Former ABC White House correspondent Ann Crompton graduated from Hollins College. Authors Anna Quindlen and Nora Zeale Hurston attended Barnard. Wisconsin’s U.S. Sen. Tammy Baldwin is a Smith alumna.
What about the lack of men at a women’s college? Many all-women colleges are part of a consortium with other colleges. This arrangement allows students to attend classes and cultural and social events at other schools within the consortium.

Bryn Mawr College students can take courses at Haverford, Penn or Swarthmore, while Barnard in New York is closely affiliated with Columbia University. Students at Smith and Mount Holyoke can attend classes at Amherst, Hampshire College or UMass. Young women at Wellesley can cross register at MIT and Olin College of Engineering, or take business classes at Babson College.

Simmons College is part of the Colleges of the Fenway Consortium in Boston. Women at Agnes Scott College in Decatur, Ga., can cross-register and attend social events at Emory or Georgia Tech.

With their ID cards, students have access to libraries and cafeterias at their affiliate colleges. They can attend, and even participate in, theater, music and sports activities.

That said, studies show that there is a lot less loud partying and binge drinking at women's colleges. One student, I spoke with, agreed: “While drinking is a reality at any college, it is nice to go somewhere where it doesn't dominate the social scene.”

“In this day and age, when girls can choose an Ivy League school or a state university, there are still many compelling reasons why going to a women's college may be a better choice," said Dr. Nancy Chiswick, of State College, who is a Smith alumna.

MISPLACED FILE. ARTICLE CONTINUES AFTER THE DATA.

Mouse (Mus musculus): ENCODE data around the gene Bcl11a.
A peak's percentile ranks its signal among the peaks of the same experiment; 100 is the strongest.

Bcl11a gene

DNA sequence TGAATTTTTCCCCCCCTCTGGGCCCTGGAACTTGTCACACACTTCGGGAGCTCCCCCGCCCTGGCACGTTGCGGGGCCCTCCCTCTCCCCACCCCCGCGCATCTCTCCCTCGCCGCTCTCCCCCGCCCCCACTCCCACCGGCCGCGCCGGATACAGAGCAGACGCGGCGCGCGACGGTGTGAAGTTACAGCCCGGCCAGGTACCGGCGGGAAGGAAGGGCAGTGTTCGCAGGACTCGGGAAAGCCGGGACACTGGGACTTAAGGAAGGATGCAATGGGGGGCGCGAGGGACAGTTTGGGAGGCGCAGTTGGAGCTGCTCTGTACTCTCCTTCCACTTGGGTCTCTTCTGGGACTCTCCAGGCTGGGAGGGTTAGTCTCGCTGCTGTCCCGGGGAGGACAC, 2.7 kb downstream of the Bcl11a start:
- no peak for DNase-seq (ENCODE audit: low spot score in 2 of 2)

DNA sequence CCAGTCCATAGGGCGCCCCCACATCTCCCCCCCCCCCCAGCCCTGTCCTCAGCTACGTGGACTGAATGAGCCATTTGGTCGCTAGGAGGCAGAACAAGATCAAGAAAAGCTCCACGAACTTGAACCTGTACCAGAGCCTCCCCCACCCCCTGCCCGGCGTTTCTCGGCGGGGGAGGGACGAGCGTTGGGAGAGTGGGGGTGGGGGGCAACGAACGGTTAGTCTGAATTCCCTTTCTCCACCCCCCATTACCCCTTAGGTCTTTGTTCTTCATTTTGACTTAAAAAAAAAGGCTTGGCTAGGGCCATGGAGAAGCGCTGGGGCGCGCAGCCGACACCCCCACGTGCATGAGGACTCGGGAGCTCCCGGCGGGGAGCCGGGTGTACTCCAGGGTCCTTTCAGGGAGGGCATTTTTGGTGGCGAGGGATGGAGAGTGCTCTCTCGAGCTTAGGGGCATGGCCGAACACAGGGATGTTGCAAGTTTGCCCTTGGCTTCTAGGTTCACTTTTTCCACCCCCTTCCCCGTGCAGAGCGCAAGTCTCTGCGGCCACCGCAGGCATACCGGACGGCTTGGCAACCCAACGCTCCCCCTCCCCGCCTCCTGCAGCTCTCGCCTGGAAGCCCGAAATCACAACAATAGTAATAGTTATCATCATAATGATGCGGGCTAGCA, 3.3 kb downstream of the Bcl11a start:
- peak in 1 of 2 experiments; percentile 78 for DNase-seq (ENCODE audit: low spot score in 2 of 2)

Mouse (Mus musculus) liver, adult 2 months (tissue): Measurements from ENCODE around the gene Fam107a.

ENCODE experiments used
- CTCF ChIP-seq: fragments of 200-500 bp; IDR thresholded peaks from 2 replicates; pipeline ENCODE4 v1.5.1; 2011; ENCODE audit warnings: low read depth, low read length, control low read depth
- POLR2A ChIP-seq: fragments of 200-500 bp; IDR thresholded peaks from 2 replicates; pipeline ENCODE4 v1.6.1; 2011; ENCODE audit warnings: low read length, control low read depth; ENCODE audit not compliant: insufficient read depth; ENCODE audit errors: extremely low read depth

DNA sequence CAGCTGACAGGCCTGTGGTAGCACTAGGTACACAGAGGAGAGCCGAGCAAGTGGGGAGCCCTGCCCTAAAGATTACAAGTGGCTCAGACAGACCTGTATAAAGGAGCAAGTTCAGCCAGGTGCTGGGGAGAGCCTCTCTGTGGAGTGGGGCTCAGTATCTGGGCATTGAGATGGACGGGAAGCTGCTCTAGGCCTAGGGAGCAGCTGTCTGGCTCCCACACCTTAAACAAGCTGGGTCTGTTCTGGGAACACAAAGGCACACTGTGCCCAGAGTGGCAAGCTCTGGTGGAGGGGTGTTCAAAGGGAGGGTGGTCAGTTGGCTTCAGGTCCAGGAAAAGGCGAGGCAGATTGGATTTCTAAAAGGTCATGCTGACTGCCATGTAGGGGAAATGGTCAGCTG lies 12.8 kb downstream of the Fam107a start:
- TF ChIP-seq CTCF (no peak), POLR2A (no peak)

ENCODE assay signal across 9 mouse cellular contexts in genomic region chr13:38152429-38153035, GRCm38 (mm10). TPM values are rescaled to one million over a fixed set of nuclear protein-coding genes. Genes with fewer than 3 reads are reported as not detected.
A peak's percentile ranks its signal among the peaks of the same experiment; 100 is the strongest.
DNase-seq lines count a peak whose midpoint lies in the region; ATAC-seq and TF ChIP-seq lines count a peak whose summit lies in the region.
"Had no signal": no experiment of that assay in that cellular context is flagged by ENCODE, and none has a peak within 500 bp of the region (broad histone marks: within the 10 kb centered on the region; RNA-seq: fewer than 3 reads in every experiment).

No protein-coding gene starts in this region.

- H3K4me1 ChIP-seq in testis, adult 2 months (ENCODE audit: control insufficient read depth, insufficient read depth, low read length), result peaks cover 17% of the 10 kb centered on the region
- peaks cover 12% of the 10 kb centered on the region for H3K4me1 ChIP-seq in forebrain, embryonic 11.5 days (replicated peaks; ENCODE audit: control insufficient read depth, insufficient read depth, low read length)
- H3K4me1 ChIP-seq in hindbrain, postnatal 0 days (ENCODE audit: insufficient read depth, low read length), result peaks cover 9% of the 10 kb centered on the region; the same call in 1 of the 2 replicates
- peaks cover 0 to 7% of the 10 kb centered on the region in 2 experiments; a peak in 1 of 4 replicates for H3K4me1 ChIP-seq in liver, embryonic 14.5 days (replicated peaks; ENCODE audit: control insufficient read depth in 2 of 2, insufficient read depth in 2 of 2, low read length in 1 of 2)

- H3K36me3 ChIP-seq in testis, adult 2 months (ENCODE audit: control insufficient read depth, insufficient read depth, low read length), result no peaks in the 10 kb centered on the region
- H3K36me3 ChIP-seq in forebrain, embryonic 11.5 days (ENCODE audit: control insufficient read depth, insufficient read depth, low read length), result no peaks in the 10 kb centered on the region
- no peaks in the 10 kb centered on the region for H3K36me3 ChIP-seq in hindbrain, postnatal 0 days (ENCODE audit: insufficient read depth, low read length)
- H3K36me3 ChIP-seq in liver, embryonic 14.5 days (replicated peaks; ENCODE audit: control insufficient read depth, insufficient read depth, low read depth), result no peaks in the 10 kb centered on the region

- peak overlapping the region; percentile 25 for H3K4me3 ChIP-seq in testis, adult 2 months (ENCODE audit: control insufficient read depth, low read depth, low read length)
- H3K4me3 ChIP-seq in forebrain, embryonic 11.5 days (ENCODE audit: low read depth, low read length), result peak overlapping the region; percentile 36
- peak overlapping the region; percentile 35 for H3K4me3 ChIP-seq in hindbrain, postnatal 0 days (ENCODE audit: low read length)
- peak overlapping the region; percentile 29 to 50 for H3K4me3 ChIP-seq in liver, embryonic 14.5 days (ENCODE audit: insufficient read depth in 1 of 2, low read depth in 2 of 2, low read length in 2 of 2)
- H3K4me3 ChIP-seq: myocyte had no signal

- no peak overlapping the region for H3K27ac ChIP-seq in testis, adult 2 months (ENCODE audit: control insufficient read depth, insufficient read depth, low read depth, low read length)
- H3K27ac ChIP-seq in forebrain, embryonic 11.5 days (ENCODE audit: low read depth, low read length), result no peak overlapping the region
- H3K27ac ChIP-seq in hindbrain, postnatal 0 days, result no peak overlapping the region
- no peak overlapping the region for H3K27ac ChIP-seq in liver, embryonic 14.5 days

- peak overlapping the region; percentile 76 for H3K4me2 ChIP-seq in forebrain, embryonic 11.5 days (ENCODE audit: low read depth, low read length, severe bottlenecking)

"First and foremost, the experience of being in an environment where every position is filled by a female, not only the students, but also club leaders, the majority of faculty, as well as the presidency of the institution, conveys an attitude of 'you can be anything you want to be.'  
"Secondly, and just as important, the friendships you make at an all-female institution last a lifetime. The alumnae associations of the women's colleges are strong links between graduates and the school, and they can provide a ready-made group of friends wherever life takes you.

"By the way, don't worry about finding boys, for friendship or romance. Boys know where to find the best girls – and it's often at a women's college."

There are more than 3,000 colleges to choose from in the United States. Women’s colleges are by no means for everyone, but for young women today, they may be well worth consideration.

There are no “typical” students at women’s colleges. The colleges strive to incorporate diversity in all its forms — geographical, cultural, social and economic. Aspiring athletes, dancers, doctors, writers, lawyers, business executives and entrepreneurs — the common denominator may be that these young women are serious about their education and like the idea of a collaborative, nurturing learning environment.

For more information, visit the Women’s College Consortium at www.womenscolleges.org.

 

Dr. Heather Ricker-Gilbert is a college selection and admissions consultant in Centre County. Visit her website, www.collegegateways.com.